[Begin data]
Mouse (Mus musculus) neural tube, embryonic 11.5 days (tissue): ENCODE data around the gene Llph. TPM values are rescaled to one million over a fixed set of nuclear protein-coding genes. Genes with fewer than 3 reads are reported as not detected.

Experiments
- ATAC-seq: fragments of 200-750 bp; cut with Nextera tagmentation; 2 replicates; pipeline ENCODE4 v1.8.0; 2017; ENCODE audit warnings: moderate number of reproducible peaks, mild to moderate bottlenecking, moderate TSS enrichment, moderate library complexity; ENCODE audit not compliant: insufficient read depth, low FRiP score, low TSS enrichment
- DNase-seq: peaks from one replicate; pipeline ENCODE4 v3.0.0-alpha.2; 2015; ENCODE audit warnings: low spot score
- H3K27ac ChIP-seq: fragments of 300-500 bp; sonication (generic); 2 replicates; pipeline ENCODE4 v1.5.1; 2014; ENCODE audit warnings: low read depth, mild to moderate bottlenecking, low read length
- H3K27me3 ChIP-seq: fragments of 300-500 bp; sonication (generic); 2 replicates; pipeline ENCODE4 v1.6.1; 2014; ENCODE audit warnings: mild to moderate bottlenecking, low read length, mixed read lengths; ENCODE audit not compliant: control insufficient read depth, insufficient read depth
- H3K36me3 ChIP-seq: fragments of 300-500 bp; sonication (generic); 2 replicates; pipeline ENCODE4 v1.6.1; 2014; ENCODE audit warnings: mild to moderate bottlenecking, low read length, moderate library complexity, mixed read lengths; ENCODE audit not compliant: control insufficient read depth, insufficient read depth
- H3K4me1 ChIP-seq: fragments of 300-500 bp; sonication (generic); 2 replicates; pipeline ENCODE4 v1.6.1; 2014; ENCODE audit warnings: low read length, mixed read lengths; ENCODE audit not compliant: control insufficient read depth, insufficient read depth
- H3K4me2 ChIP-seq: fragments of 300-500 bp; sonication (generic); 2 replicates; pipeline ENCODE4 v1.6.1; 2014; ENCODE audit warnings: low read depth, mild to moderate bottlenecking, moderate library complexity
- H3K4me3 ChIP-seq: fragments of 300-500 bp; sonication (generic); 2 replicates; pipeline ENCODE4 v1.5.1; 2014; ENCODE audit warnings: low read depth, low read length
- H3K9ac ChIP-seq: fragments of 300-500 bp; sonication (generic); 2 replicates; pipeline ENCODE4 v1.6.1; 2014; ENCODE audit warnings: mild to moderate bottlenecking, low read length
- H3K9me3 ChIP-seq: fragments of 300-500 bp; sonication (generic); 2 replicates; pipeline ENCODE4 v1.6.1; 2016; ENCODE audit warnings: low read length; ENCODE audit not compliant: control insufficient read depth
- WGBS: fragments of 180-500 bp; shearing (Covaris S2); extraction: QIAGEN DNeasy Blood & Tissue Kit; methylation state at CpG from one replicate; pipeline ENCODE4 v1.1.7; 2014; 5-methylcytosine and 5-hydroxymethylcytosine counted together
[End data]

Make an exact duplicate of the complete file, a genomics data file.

Mouse (Mus musculus) neural tube, embryonic 11.5 days (tissue): ENCODE data around the gene Llph. TPM values are rescaled to one million over a fixed set of nuclear protein-coding genes. Genes with fewer than 3 reads are reported as not detected.

Experiments
- ATAC-seq: fragments of 200-750 bp; cut with Nextera tagmentation; 2 replicates; pipeline ENCODE4 v1.8.0; 2017; ENCODE audit warnings: moderate number of reproducible peaks, mild to moderate bottlenecking, moderate TSS enrichment, moderate library complexity; ENCODE audit not compliant: insufficient read depth, low FRiP score, low TSS enrichment
- DNase-seq: peaks from one replicate; pipeline ENCODE4 v3.0.0-alpha.2; 2015; ENCODE audit warnings: low spot score
- H3K27ac ChIP-seq: fragments of 300-500 bp; sonication (generic); 2 replicates; pipeline ENCODE4 v1.5.1; 2014; ENCODE audit warnings: low read depth, mild to moderate bottlenecking, low read length
- H3K27me3 ChIP-seq: fragments of 300-500 bp; sonication (generic); 2 replicates; pipeline ENCODE4 v1.6.1; 2014; ENCODE audit warnings: mild to moderate bottlenecking, low read length, mixed read lengths; ENCODE audit not compliant: control insufficient read depth, insufficient read depth
- H3K36me3 ChIP-seq: fragments of 300-500 bp; sonication (generic); 2 replicates; pipeline ENCODE4 v1.6.1; 2014; ENCODE audit warnings: mild to moderate bottlenecking, low read length, moderate library complexity, mixed read lengths; ENCODE audit not compliant: control insufficient read depth, insufficient read depth
- H3K4me1 ChIP-seq: fragments of 300-500 bp; sonication (generic); 2 replicates; pipeline ENCODE4 v1.6.1; 2014; ENCODE audit warnings: low read length, mixed read lengths; ENCODE audit not compliant: control insufficient read depth, insufficient read depth
- H3K4me2 ChIP-seq: fragments of 300-500 bp; sonication (generic); 2 replicates; pipeline ENCODE4 v1.6.1; 2014; ENCODE audit warnings: low read depth, mild to moderate bottlenecking, moderate library complexity
- H3K4me3 ChIP-seq: fragments of 300-500 bp; sonication (generic); 2 replicates; pipeline ENCODE4 v1.5.1; 2014; ENCODE audit warnings: low read depth, low read length
- H3K9ac ChIP-seq: fragments of 300-500 bp; sonication (generic); 2 replicates; pipeline ENCODE4 v1.6.1; 2014; ENCODE audit warnings: mild to moderate bottlenecking, low read length
- H3K9me3 ChIP-seq: fragments of 300-500 bp; sonication (generic); 2 replicates; pipeline ENCODE4 v1.6.1; 2016; ENCODE audit warnings: low read length; ENCODE audit not compliant: control insufficient read depth
- WGBS: fragments of 180-500 bp; shearing (Covaris S2); extraction: QIAGEN DNeasy Blood & Tissue Kit; methylation state at CpG from one replicate; pipeline ENCODE4 v1.1.7; 2014; 5-methylcytosine and 5-hydroxymethylcytosine counted together